In 2014, the GRIN sat down with three of the top five global e-commerce companies. During our session, we asked all three about the most challenging aspect of taking their businesses to the global level. All three had the same answer:
It may seem counterintuitive to think that “being local” is the toughest part of “going global,” but it’s true. So what do we know about effective models for localization? What really works?
1. Admit you have a problem. That’s right. You have a localization problem, and admitting it is the first step. Most people see the world from a perspective that puts them at the center of it. That’s true for businesses, too. Admitting that you need to change your worldview is the first step on the road to effective localization.
2. Tailor your criteria for global vendors. Throw away the old RFP and procurement process and do some real research into your vendors and their knowledge of local issues and demands. How well are they suited to doing business in the countries where you are expanding? Choosing different vendors for different geographical regions will go a long way toward tackling problems of localization.
3. Develop a global team. Your strategic team should comprise stakeholders throughout your organization and represent all disciplines, effectively breaking down traditional organizational “silos.”
4. Develop a global business model. Your business model for going global should be flexible and iterative. It should also have the advantage of being easily tracked. Our favorite is the Business Model Canvass. Get buy-in from your executive team and be sure to include at least one of the execs in the planning process so that someone is acquainted from the start with the language and methodology you’re using.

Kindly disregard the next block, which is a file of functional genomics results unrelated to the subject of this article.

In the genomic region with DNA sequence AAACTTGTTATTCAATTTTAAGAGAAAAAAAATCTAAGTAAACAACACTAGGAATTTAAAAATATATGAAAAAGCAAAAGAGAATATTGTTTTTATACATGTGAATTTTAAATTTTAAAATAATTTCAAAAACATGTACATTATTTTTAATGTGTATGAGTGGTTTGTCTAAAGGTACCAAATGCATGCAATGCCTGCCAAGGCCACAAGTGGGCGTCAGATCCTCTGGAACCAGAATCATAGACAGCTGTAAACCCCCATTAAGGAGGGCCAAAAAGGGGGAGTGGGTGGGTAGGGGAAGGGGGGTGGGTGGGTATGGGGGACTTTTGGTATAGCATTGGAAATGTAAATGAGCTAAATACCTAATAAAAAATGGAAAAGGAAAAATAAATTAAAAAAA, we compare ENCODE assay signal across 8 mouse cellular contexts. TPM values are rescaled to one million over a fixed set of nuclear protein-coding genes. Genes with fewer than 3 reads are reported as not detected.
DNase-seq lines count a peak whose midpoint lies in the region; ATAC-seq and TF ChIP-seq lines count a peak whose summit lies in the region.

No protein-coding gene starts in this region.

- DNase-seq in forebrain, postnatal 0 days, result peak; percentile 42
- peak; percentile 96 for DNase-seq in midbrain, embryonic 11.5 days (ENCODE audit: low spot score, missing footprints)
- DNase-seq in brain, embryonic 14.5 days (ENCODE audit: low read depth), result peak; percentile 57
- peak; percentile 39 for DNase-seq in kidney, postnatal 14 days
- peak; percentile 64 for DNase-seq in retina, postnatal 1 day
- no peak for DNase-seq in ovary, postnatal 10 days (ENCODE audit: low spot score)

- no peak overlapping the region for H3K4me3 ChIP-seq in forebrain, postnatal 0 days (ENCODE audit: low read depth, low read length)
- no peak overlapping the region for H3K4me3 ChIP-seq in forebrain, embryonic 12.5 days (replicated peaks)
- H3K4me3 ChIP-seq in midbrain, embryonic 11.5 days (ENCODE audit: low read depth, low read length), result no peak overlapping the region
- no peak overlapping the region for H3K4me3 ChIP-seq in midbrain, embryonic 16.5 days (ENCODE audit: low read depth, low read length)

5. Be inclusive in your planning. Include outside vendors, merchants and consumers when developing a new model. Devise a set schedule around feedback and goals for the team. Invite them to your offices and go to their offices. Include them in your strategy sessions. Expand your network and ecosystem in the countries where you’ll be doing business.
6. Celebrate local holidays. This is a great way to build your local credentials in whatever country you’re operating. It doesn’t matter what it is, celebrate it and let it be known. Your local employees will appreciate it.
7. Recruit local talent. Start keeping track of the most trusted and knowledgeable people you encounter when doing business in new markets. As the business grows, hire them.
The list could go on, but for now let’s start with the simple seven above. By following the tips in this list, you’ll already have a head start on 95% of global retailers.
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